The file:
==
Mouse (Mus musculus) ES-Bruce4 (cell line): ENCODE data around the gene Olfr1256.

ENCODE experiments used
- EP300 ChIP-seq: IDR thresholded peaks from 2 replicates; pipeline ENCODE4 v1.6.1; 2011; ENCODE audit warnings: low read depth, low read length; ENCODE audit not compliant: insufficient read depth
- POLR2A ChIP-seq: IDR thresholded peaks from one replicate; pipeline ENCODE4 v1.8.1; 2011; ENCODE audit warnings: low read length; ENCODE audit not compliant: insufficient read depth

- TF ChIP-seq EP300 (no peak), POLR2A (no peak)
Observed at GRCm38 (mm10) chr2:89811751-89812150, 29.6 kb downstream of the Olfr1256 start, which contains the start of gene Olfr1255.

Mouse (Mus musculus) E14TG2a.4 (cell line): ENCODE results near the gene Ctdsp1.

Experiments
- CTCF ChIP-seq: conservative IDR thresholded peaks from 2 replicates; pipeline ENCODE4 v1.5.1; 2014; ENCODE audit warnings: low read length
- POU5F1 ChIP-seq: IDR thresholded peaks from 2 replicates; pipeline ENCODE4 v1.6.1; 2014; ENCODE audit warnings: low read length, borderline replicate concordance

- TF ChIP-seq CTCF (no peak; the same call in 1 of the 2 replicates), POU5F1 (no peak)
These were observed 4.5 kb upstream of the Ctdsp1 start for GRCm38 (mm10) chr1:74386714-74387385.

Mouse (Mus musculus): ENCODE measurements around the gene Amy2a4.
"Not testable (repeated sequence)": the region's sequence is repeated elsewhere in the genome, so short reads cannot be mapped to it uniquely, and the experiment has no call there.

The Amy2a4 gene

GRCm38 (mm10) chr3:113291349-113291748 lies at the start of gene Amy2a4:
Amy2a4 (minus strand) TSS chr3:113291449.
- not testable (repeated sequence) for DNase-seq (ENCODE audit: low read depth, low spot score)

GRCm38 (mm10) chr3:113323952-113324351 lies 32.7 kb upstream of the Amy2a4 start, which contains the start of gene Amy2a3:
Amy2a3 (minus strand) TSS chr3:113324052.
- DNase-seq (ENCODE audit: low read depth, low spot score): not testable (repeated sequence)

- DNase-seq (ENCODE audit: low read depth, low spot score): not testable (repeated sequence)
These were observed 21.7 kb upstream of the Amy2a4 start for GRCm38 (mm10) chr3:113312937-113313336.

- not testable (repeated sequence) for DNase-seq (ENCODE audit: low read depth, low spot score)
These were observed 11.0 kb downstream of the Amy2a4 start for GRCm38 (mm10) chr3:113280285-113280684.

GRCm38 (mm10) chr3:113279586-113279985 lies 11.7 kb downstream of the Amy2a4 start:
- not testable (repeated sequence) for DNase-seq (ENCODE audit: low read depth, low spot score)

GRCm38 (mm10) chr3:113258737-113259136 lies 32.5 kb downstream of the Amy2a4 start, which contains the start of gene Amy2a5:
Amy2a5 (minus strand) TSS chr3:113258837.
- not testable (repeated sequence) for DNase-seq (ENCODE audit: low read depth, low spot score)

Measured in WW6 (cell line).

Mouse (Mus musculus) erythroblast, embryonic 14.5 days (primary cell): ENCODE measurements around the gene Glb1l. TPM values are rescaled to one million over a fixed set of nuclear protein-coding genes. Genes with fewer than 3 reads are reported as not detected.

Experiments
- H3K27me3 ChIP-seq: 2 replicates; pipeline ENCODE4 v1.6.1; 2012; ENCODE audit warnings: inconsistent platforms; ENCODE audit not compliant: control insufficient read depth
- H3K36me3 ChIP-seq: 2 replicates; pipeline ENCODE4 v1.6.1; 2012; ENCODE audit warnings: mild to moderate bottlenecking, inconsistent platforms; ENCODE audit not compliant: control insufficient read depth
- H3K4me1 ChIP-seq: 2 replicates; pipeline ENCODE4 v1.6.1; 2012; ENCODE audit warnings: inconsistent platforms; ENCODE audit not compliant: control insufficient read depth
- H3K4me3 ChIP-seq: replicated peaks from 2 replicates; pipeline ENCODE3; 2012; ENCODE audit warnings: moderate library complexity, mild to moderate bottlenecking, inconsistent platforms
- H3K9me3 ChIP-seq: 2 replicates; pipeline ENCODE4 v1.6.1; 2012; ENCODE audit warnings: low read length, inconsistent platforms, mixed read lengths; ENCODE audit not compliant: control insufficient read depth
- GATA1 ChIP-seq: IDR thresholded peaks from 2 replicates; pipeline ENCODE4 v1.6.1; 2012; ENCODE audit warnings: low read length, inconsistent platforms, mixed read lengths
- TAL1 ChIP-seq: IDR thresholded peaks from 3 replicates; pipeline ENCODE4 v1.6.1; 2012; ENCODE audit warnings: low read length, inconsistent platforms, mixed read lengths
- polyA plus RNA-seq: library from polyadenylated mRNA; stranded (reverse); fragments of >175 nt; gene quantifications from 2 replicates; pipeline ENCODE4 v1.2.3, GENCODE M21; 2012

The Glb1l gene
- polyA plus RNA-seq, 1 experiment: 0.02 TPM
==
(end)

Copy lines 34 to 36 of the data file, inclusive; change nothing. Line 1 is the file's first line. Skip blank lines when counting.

- H3K27me3 ChIP-seq: 2 replicates; pipeline ENCODE4 v1.6.1; 2012; ENCODE audit warnings: inconsistent platforms; ENCODE audit not compliant: control insufficient read depth
- H3K36me3 ChIP-seq: 2 replicates; pipeline ENCODE4 v1.6.1; 2012; ENCODE audit warnings: mild to moderate bottlenecking, inconsistent platforms; ENCODE audit not compliant: control insufficient read depth
- H3K4me1 ChIP-seq: 2 replicates; pipeline ENCODE4 v1.6.1; 2012; ENCODE audit warnings: inconsistent platforms; ENCODE audit not compliant: control insufficient read depth